Tube strikes suspended: RMT calls off London Underground industrial action after ‘positive’ talks with TfL | UK News


Planned strikes which would have crippled London Underground services this week have been called off, according to a union.

RMT say the industrial action by its workers on the Tube network – scheduled to take place from Monday to Thursday in protest at a 5% pay offer – will no longer go ahead, after positive talks with Transport for London (TfL).

But TfL has warned travellers there will still be some disruption on Monday because the walkouts were called off so late.

The union’s general secretary, Mick Lynch, said: “Following further positive discussions today, the negotiations on a pay deal for our London Underground members can now take place on an improved basis and mandate with significant further funding for a settlement being made available.

“This significantly improved funding position means the scheduled strike action will be suspended with immediate effect and we look forward to getting into urgent negotiations with TfL in order to develop a suitable agreement and resolution to the dispute.”

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RMT general secretary Mick Lynch welcomed the suspension of the strike action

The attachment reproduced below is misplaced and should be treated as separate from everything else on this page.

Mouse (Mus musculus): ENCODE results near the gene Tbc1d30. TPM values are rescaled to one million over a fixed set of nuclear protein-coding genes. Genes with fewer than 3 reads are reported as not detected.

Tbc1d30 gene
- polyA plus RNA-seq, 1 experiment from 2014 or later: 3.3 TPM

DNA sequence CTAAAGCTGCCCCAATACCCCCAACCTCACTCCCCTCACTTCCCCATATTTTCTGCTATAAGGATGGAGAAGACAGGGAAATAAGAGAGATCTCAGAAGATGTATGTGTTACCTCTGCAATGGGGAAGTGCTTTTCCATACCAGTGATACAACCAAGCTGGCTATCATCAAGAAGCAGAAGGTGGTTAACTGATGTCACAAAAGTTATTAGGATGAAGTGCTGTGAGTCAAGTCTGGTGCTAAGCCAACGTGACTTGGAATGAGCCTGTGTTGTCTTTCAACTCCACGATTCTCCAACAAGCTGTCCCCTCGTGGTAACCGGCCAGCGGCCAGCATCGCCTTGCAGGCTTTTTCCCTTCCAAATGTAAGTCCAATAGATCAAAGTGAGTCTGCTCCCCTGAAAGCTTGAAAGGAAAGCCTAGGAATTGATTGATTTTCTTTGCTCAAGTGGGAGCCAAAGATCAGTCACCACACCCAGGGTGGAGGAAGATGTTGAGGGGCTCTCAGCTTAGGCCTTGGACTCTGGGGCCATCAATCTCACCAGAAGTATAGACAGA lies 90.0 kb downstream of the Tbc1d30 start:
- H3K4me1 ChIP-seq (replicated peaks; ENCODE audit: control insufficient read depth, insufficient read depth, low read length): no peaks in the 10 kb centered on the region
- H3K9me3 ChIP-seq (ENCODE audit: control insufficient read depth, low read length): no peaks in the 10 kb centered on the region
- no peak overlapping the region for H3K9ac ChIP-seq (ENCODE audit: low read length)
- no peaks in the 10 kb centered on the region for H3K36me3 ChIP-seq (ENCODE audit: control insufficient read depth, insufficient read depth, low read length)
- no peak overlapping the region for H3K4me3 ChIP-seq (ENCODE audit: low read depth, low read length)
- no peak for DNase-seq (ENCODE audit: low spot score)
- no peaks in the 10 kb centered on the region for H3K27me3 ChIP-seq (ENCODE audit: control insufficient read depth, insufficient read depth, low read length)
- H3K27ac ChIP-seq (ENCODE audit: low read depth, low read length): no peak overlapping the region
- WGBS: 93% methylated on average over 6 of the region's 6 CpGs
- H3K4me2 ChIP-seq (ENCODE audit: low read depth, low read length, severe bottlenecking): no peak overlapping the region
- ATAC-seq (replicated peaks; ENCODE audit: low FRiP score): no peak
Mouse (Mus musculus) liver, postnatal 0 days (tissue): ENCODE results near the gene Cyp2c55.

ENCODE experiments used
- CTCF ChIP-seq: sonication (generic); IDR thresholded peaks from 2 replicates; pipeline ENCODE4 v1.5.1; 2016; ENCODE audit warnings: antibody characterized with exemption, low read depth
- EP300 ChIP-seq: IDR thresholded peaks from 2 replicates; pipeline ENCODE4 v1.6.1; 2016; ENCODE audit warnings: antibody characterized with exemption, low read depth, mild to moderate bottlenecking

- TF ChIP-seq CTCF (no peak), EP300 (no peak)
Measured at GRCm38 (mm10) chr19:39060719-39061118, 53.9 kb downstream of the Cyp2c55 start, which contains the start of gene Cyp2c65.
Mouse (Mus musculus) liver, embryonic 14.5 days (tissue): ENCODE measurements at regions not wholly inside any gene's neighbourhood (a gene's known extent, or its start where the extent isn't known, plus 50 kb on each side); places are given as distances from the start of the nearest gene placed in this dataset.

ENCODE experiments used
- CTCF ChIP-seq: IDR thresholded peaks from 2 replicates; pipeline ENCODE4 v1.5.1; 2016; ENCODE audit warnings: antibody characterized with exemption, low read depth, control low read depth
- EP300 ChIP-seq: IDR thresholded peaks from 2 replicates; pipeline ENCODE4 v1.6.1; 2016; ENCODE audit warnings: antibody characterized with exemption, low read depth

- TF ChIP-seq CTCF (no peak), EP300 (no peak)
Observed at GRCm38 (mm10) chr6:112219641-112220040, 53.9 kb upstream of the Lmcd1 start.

London Mayor, Sadiq Khan, said on X: “This week’s Tube strikes have now been suspended. Londoners and visitors to our city will no longer face several days of disruption.

“This shows what can be achieved by engaging with trade unions and transport staff rather than working against them.”

A TfL spokesperson said: “Today, we were made aware that the Mayor was able to provide additional funds to enable discussions with the unions to continue.

“This intervention from the Mayor has been discussed with the unions, and the RMT union has now suspended the planned strike action.

“However, as the action has been suspended at this late stage, Londoners will still face disruption tomorrow and we advise all customers to check the TfL website or the TfL Go app for the latest travel information.

“We will now meet with representatives of all the unions to agree on the best way for this funding to be used to resolve the current dispute. We will also seek to meet as soon as possible with the unions representing TfL staff.”

Read more:
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Electric trains are the future for green freight
New law to ensure 40% of trains run during strikes

The current programme of strike action began in June 2022, with what the RMT said was the “biggest outbreak of industrial action in the UK since 1989”.

In November, RMT members voted to accept an offer from train companies for a backdated pay rise of 5% for 2022-2023 and job security guarantees.

UK Hospitality had warned the strike was expected to cost the sector up to £50m.



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